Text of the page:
Opening screen of Tradui, a downloadable Creole-English dictionary now available for Android phones and coming soon to the iPhone.
It's been just over one week since a devastating earthquake struck Haiti. As relief organizations rushed to the scene and ordinary people opened their wallets to support the disaster response, hundreds of techies from around the world have also stepped up to offer their unique skills to these efforts.
In the five years since the 2004 Boxing Day tsunami, more and more software developers, designers and bloggers have offered their services to a wide range of relief projects. I've been involved with many of them, and am helping out with Haiti efforts as well. This time around, much of the activity has come together around a virtual project known as CrisisCommons, which last year held an Barcamp-like event called CrisisCamp, challenging techies to brainstorm ways to build digital tools that support relief efforts. The CrisisCommons volunteers kicked into high gear last week, wasting no time in organizing a series of CrisisCamps last Saturday in half a dozen cities around the US.
I participated in the DC CrisisCamp, hosted by the Sunlight Foundation, and it was a remarkable event. Nearly 200 of us gathered over the course of nine hours to work on a variety of projects, such as GPS-powered mobile maps of Haiti with the latest satellite imagery and incident reports, to an English-Creole dictionary that can be downloaded to iPhones and Android phones. The app, called Tradui (translate in Creole), is currently available in the Android Market and is waiting to be approved for the iPhone app store.
Meanwhile, I've pulled together a team of information architects and researchers to start creating a wiki that serves as a sort of Yellow Pages for disaster and emergency preparedness resources that can be deployed for any disaster. We did something similar for the 2008 hurricane season on a wiki called HurricaneWiki.org. This new wiki will allow us to document resources related to Haiti, but also allow us to add new sections easily if a tornado were to strike Kansas, for example, or if dengue fever broke out in Southeast Asia.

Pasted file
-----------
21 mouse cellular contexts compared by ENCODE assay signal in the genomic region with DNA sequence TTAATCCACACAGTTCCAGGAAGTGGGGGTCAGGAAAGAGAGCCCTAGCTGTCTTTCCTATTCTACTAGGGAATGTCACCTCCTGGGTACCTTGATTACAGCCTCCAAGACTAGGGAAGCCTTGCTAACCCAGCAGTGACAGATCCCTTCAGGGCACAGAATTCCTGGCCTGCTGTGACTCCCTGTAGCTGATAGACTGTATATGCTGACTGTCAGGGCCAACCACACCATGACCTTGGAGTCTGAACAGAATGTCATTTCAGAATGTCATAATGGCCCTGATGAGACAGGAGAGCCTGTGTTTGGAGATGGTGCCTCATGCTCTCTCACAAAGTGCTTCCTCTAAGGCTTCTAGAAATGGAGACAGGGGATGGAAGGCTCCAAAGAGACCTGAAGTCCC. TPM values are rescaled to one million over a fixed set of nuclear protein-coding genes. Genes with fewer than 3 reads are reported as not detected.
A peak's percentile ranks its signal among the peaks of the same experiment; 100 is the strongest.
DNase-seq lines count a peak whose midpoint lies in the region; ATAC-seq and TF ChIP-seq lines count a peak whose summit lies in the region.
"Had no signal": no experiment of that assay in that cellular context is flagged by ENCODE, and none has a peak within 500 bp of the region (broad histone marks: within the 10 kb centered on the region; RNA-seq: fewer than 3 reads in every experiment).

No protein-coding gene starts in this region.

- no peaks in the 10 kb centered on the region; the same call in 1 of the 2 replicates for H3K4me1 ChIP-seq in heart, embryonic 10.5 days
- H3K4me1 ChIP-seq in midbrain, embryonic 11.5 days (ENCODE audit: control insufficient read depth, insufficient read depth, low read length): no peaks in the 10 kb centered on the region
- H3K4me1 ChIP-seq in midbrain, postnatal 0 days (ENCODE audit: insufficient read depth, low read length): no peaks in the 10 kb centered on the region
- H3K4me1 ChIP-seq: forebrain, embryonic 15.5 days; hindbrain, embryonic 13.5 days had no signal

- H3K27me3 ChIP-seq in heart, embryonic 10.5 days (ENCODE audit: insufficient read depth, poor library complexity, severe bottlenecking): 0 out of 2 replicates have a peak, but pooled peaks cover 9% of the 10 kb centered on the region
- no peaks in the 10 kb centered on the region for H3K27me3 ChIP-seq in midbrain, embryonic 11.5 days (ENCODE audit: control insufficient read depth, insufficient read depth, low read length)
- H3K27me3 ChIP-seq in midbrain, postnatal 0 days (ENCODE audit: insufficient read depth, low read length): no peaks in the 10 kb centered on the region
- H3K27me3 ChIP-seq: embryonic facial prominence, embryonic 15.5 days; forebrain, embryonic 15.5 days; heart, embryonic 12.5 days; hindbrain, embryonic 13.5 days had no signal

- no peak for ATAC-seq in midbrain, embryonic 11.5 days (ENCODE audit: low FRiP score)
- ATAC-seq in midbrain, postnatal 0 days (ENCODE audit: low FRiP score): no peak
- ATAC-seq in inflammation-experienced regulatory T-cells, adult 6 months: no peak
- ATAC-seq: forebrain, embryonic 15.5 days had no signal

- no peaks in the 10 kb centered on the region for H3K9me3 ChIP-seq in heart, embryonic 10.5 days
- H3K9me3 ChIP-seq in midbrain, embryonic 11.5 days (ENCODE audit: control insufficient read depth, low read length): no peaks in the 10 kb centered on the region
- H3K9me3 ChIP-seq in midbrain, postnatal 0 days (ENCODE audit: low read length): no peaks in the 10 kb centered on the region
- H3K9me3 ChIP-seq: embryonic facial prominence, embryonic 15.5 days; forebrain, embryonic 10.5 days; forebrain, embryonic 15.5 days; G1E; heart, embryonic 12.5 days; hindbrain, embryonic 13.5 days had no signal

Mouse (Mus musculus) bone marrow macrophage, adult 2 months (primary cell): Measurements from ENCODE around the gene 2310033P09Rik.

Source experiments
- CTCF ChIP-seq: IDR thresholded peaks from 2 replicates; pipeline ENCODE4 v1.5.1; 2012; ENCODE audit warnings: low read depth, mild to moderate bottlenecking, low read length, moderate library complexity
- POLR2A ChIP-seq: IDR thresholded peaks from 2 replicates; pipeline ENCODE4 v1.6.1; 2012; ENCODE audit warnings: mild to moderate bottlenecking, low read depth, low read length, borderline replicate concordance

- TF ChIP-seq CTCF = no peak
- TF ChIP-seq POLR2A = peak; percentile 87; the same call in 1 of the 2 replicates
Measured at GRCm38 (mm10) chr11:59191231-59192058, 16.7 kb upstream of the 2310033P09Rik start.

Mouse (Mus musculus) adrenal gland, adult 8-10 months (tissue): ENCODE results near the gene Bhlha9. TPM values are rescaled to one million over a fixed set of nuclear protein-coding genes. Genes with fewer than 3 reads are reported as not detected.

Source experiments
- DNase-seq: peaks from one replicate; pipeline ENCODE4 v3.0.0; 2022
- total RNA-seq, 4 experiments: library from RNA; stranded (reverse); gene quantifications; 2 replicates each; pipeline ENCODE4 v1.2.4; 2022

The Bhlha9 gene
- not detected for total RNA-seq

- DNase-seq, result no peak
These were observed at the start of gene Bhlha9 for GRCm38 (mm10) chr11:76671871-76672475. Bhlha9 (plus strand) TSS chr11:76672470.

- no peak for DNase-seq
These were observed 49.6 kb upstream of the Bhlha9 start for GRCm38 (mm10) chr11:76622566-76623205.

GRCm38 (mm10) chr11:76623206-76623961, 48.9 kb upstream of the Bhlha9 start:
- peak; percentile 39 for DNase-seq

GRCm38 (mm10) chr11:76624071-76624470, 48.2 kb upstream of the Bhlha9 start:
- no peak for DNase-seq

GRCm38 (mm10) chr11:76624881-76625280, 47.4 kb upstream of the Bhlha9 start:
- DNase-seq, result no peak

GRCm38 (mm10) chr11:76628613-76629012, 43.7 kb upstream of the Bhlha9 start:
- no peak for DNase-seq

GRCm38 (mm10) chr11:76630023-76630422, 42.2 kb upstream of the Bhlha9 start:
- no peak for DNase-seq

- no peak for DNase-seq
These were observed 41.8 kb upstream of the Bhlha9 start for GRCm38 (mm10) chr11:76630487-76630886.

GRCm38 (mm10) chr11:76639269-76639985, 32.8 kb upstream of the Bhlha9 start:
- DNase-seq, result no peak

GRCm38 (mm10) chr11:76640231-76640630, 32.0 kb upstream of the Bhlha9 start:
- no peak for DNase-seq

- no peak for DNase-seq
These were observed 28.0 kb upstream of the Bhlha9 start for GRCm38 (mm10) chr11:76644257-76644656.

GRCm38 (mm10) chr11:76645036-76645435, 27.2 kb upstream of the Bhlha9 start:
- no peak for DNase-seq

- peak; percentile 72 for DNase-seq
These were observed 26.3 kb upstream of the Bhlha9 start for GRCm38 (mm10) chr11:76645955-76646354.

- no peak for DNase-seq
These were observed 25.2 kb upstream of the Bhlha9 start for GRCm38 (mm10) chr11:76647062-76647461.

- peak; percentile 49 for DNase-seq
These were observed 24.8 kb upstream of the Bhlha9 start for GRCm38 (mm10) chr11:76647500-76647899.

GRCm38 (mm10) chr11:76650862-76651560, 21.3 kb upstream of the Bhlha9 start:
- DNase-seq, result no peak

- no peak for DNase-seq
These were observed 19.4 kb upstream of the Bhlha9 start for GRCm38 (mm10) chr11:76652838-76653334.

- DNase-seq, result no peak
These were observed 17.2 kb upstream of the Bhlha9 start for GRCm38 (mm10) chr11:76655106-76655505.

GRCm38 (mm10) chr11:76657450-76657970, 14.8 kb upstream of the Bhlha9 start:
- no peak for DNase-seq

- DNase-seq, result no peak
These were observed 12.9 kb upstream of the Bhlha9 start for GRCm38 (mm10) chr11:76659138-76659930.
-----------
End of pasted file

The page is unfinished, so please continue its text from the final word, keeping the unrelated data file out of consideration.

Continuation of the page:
The crisis response team at Google has taken the lead in unifying all the various collections of missing persons lists, from Facebook and news Web sites to the Red Cross. And it's already getting use - the Haitian embassy is utilizing this database as a tool for coordinating their efforts back home. A list of the various projects can be found at CrisisCommons.org.
Despite all the work that's been done already, there's still a lot left for us to do — so much so that we're organizing another round of CrisisCamps this coming Saturday. NPR will host CrisisCamp DC, and we'll also have events in Boston, Denver, LA, Miami, New York, Portland and Silicon Valley. Even more cities may organize their own camps — I'll post updates as they happen.
It's not just techies who are coming to these events — we're also looking for people who are really good at doing online research, for example, or anyone who speaks either French or Creole. Even if you don't have any specific skills and want to help out with event logistics, we can probably put you to work. So if you're free this Saturday and live in a city hosting a camp, please consider participating. Even if you can't attend, there may be ways you can volunteer online. Visit CrisisCommons.org to learn more about the projects.